Did you know The Amazing Spider-Man 2 was shot on film? Did you catch the stunt that the team borrowed from Buster Keaton? And what was up with that post-credits sequence, anyway? Reading the film's production notes and skimming countless filmmaker interviews from around the web, we've collected 10 tidbits of making-of information — from the film stocks that captured the action to the back-room deal that put the X-Men's Mystique on screen — that shed some light on the machinations behind Marvel's latest superhero offering. Every original source is footnoted and linked up at the bottom of this page, so scroll on down for more reading!
1. Film Gets a Sequel: The first Amazing Spider-Man was shot in stereo 3D with the Red Epic recording 5K Redcode Raw. The Amazing Spider-Man 2 was post-converted from 2D to 3D, in part because the production wanted to shoot 35mm film. DP Dan Mindel used Kodak Vision3 500T 5219 and 200T 5213, while the second unit shot day exteriors on Kodak Vision3 50D 5203. "Telling stories with motion pictures is really what interests me, and I like to use film as part of the emotional landscape of a story," Mindel said during the shoot, in an article published last year by Kodak. 
2. If You Can Fake It There, You Can Fake It Anywhere: The film's major action scene set in Times Square was actually photographed at Long Island's Gold Coast Studios in Bethpage, NY, where a stretch of Broadway and Seventh Avenue between 46th and 47th streets was rebuilt. "We built a set that was literally the size of Times Square, with green screens literally as large as the screens that you see in Times Square, and we lit it up like Times Square," said co-producer Matthew Tolmach. The rest of the scene was recreated digitally in VFX. 
3. Everyone Hold Your Breath: For the signature "Spider Sense" shot, in which time stands still for a moment as Spider-Man works out how to save a group of bystanders from Electro's attack, exceptionally athletic extras had to hold stock-still as the camera ran. "[Stunt coordinator] Andy Armstrong found dancers, athletes, people with very good muscle control, and we had them hold still, as best they could, for the five or six minutes it took to get the camera through. Everyone practiced for weeks, holding a pose, whether they were standing still or running or about to fall over. We built some stands to help them hold their weight, if they were in a dynamic pose. Then, in post-production, we could paint or freeze them the best we could. That was months of effort to get the illusion to work," said Sony Pictures Imageworks VFX supervisor Jerome Chen. 
4. Bright Ideas: To give the impression that light was emanating from Electro's body, the special-effects team hid practical lights in the hoodie worn by Jamie Foxx on set. "The way they cast the light onto his face, it looked like the light was coming from him. It was an amazing thing to do," said Tolmach. 
5. Bolts of Many Colors: In an attempt to make Electro's lightning-like bolts of electricity more visually interesting, the VFX team drew heavily on unexpected elements from the natural world. "We looked at colors and textures of photos from space and underwater animals. We looked at nebulae. We looked at the hues and ranges of tropical animals. We introduced those colors into Max's transformation in the tank and, later, when Electro starts firing his lightning bolts, it's not a simple blue arc of electricity. There are oranges and purples," Chen said.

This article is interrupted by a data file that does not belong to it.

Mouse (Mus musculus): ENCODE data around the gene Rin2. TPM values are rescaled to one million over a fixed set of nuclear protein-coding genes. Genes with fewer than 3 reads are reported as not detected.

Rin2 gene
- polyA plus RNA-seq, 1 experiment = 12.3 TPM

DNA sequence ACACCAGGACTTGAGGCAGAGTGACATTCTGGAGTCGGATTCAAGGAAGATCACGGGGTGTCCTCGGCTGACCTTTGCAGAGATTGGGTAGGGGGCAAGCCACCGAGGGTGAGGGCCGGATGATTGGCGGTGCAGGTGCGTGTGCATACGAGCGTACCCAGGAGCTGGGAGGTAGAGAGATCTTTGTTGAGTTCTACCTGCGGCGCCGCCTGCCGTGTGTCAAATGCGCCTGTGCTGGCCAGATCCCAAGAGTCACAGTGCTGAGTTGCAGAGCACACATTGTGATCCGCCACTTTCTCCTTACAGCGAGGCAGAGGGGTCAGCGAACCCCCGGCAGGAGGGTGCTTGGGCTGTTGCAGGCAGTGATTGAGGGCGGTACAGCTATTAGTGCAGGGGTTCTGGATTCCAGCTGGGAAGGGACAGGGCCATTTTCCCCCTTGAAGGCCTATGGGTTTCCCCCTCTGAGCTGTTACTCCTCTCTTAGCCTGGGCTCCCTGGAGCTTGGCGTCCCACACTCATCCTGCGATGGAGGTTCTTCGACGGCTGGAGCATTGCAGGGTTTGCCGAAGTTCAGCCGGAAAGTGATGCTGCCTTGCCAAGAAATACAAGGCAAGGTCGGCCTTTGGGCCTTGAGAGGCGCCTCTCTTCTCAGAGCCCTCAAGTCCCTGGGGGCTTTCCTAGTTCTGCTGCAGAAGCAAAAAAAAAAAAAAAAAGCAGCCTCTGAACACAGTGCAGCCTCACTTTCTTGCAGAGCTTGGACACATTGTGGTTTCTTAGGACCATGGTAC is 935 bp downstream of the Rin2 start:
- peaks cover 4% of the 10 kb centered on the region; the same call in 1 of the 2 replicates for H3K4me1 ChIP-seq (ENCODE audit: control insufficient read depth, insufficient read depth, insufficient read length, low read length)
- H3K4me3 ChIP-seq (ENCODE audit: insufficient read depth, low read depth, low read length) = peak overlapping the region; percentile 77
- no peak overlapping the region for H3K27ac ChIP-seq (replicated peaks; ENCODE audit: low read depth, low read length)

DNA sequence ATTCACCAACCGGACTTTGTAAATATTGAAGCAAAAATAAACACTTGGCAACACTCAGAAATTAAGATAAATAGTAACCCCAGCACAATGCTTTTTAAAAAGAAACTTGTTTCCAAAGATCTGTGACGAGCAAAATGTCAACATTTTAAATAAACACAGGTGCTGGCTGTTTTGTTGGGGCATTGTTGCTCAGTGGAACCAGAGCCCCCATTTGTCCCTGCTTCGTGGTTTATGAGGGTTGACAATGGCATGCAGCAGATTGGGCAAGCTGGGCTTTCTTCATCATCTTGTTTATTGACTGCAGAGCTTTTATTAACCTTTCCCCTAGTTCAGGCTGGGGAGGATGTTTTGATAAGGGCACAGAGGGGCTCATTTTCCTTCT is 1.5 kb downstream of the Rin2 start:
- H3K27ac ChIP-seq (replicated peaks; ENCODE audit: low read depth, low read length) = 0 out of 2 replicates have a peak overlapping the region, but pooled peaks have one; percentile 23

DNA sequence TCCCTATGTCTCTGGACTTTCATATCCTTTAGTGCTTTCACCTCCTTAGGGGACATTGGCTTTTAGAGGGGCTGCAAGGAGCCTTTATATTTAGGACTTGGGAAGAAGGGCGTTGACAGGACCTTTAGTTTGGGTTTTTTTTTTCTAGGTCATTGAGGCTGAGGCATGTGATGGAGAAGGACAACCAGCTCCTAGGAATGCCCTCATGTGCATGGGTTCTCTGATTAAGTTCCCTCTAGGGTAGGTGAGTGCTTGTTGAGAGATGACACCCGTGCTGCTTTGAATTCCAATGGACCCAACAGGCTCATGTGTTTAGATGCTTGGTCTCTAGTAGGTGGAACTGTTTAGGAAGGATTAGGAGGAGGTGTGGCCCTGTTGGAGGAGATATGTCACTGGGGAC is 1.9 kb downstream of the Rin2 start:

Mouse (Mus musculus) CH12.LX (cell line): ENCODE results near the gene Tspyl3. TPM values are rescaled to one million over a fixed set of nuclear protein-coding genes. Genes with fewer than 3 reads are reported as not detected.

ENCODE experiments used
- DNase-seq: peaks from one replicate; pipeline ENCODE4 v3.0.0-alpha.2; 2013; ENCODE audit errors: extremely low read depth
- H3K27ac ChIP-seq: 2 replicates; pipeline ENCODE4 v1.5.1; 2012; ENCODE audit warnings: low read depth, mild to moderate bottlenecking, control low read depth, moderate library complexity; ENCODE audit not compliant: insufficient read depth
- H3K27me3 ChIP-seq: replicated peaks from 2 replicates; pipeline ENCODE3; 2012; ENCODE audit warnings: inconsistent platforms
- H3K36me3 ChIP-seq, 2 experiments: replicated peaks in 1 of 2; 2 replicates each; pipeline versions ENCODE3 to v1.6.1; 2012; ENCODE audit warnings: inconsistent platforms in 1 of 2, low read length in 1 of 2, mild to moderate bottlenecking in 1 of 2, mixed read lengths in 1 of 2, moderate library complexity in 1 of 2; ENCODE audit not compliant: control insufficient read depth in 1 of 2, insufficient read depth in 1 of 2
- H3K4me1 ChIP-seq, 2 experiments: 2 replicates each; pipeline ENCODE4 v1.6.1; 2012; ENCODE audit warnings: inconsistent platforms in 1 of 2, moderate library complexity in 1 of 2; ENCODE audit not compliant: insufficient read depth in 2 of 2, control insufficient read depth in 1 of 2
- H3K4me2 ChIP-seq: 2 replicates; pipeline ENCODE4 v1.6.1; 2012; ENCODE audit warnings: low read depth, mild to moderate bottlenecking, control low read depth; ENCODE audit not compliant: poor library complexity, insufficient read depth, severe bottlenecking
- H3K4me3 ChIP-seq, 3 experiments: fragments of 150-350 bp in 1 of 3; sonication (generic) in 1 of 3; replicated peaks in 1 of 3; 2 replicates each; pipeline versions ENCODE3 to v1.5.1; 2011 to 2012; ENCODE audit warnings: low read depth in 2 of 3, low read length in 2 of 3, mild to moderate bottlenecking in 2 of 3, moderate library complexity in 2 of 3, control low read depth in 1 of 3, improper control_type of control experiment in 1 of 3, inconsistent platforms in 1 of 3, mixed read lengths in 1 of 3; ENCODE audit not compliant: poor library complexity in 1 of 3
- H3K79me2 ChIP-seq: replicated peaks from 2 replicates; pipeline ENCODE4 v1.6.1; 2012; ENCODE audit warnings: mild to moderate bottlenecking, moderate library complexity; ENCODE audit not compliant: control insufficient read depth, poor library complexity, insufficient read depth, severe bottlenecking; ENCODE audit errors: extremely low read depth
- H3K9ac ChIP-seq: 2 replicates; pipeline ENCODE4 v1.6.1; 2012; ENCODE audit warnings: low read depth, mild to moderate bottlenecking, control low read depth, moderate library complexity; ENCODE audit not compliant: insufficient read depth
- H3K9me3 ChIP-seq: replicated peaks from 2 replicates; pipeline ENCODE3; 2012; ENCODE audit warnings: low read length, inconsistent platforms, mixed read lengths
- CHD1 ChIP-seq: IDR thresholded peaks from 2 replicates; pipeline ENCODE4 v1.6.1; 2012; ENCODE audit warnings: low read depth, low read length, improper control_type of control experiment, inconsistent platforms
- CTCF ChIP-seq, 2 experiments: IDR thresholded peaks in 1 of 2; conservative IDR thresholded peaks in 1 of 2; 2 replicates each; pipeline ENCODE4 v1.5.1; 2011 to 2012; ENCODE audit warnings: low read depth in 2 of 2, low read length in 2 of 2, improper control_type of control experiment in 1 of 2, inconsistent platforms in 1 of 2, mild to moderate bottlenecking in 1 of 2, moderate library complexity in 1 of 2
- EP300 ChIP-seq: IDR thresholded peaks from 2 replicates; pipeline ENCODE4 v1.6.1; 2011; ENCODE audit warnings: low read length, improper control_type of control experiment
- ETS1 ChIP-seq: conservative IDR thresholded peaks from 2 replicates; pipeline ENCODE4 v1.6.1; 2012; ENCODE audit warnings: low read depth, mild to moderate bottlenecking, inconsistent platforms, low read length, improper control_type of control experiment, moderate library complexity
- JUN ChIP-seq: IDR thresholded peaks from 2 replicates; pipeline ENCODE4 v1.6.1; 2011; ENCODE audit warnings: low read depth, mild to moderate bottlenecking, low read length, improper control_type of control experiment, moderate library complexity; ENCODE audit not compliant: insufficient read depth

6. Steal from the Best: For a scene showing Peter Parker rolling up the walls in his bedroom to remove his Spider-Man suit, the filmmakers rotated the entire set and let gravity do the rest, taking their cue from an effect famously pioneered in the Fred Astaire film Royal Wedding. "We're doing a very different take on that, where Spider-Man can, using his Spidey powers, kind of stumble around the ceiling, so he can go all the way, 360, around the room," said stunt coordinator Andy Armstrong. 
7. Steal from the Best, Redux: A shot in which Spider-Man grabs the back of a moving vehicle to escape was lifted wholesale from an old Buster Keaton film. "We copied a move — size and frame and footstep for footstep — from Buster Keaton, where he grabs a moving car. I studied it frame by frame and realized how he did it and emulated that exactly," explained Armstrong. 
8. Don't Bring Me Down: Sony Pictures Imageworks debuted a new piece of software, Doctor Gravity, to add a little heft to the digital characters on screen. "It's a tool that blends real physics into the motion, so the animators had a way to check accurately how fast something would fall to the ground or the speed at which a character was moving," Chen told The Hollywood Reporter. 
9. You're Tearing Me Apart: Sometimes, realism is overrated. As much as the VFX team strove for physics accuracy in the film, they allowed for the fact that Spider-Man simply does what a spider can — without scrutinizing the real-world results. "We gave Spider-Man an exemption card in terms of reality in that he can sustain g-forces that would normally tear a person apart, such as being able to swing on one arm without having his shoulder dislocated," Chen admitted to science-themed website Live Science. 
10. No, There's No Spider-Man/X-Men Crossover: The film comes with a post-credits scene featuring Jennifer Lawrence as Mystique, the blue nude from the uncanny X-Men. Baffled, some moviegoers assumed a mighty Marvel mutant team-up was in the offing, but no — according to Variety, the stinger was Sony's promotional payback to Fox Searchlight, which released Marc Webb from an existing contract so that he could direct the Spider-Man sequel in exchange for inclusion of this commercial for X-Men: Days of Future Past.